My dh's cousin sister is marrying a white British fellow next year. However, she is not a big follower of Indian culture, so she doesn't mind having a spouse who is only a little familiar with her family's traditions. Although her parents are Indian, she calls herself a Britisher and is very westernized. So for her, it probably doesn't even feel like Indian woman marrying a British man. More like, two people just fallen in love and getting married.
     
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  8. rosegirl

    rosegirl Bronze IL'ite

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    I have a friend who is married to an American guy whom she met in college. They are happy comparatively. She said that her husband is very loving, supportive and caring. She always wanted to have a love marriage and did not like the idea of arranged marriage. But never thought she would marry an American. But her marriage is great and I am happy for her.

    I am thinking its the couples no matter what nationality is responsible for the success and failure of a marriage. In laws, money, personality differences can always be solved if the couples stand by each and be supportive.
     
  9. auspiciousGirl

    auspiciousGirl New IL'ite

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    I am an American woman who has married an Indian man. Had he been super traditional, we would have had problems. If I had not been open minded, we would have also had problems. That said, with the exception of a few things that we have encountered, there has been no major issues. We were both VERY lucky that our families were completely accepting and like us.

    Some things that I think made it easier for us:
    1.) My husband has been in the states for over a decade. He is very much immersed in western culture. Had roles been reversed (me living in India), I suspect that I would have been immersed in Indian culture and would have had similar understandings.
    2.) He has a very kind and loving family. They all live in India, but his parents have come here (before our marriage) and I visited over there. They saw that I was more than willing to put forth tremendous effort. They, in turn, did the same for me. My family was the same towards him and accepted him immediately.
    3.) We are both very open minded. When there are difference that we simply don't subscribe to of the other person's culture, we both agree that even though we don't understand or believe the same thing, we will be respectful of the other.
    4.) Neither one of us is religious.
    5.) Neither one of us is completely vegetarian.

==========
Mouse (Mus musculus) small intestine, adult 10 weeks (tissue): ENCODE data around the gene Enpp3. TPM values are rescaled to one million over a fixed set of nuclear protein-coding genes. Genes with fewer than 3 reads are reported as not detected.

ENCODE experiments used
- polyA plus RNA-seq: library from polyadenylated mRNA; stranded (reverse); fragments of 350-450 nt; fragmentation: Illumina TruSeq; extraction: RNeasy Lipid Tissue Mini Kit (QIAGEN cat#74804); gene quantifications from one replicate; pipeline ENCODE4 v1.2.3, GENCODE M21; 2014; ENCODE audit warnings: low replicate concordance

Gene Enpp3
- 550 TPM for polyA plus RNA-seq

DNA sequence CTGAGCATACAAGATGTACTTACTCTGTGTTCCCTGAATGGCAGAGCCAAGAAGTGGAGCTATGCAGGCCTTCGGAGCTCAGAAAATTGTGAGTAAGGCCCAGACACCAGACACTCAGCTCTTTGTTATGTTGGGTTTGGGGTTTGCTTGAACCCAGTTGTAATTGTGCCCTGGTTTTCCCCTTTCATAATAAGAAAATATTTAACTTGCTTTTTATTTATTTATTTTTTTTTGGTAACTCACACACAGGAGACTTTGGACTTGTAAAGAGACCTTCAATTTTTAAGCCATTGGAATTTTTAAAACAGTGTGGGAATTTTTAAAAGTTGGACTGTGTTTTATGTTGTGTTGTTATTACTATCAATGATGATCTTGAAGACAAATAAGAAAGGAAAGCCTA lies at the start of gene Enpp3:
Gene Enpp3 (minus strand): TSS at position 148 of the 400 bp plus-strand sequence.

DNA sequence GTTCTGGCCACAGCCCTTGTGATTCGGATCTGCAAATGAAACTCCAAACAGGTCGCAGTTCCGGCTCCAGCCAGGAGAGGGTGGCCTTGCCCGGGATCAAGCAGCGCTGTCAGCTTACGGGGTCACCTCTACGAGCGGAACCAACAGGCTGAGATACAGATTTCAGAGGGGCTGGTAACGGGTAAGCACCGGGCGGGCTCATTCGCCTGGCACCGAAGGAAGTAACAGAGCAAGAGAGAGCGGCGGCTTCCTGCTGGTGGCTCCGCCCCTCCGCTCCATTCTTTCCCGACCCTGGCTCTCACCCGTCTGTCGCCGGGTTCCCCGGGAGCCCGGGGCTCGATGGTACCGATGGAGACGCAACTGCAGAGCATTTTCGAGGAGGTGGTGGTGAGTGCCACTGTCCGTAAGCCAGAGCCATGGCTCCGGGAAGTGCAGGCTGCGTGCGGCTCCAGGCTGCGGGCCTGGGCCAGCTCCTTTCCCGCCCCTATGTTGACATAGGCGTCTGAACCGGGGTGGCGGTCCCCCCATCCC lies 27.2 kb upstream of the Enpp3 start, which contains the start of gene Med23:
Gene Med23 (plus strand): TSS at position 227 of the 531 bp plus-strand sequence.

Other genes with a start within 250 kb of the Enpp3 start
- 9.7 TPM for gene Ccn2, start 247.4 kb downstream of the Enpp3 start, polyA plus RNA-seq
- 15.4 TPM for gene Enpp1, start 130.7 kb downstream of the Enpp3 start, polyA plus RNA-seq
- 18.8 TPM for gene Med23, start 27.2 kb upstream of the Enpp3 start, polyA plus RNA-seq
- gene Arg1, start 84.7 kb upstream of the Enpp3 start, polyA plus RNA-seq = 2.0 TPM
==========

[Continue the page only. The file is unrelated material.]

6.) Even being from different cultures, we have many same core beliefs: importance of family, eduction, same political views, etc..

    There is probably more, but that's all I can think of for now. I know it doesn't answer your question exactly, but hopefully it helps.
     
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  10. Omni

    Omni New IL'ite

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    I'm an Indian woman, born and raised in Bangalore, who is engaged to a Scottish man. I think that religion is a much more significant barrier than culture in today's globalized world. When you aren't religious, the cultural differences are not that difficult to overcome, especially if the couple is broad-minded.

    Yes, there are adjustments to be made, but as long as they are equitable and both partners' cultures are respected, I don't think that it is a problem. It's not a question of giving up your culture, but rather being able to share and participate in two cultures, which is lovely. I personally enjoy it, because it gives me an opportunity to make the best of both worlds and participate meaningfully in two sets of festivals and customs.

    I feel that there is bound to be more friction in an Indian Man-Western woman coupling, as there is the question of traditional Indian expectations of a woman, the man's parents and the joint family system, whereas it is easier for an Indian woman, as Europe and America have far more individualistic cultures, and the parents of an Indian bride are unlikely to make such demands of their son-in-law.

    Ofcourse, parental approval can still be a major stumbling block (as I am discovering)!

    Reasons I like the idea: You cannot generalize all men of a country, but I think that many of the qualities that I find attractive about my fiance, such as his old-fashioned chivalry (holding doors open, carrying shopping bags), his outdoor hobbies (gardening, fishing, running), his typically British sense of humour, his willingess to contribute equally in domestic life and his self-deprecating attitude are in some way a function of his cultural upbringing.

    Reasons I do not like the idea: It's difficult to convince family! :(
     
    Last edited: Jan 12, 2014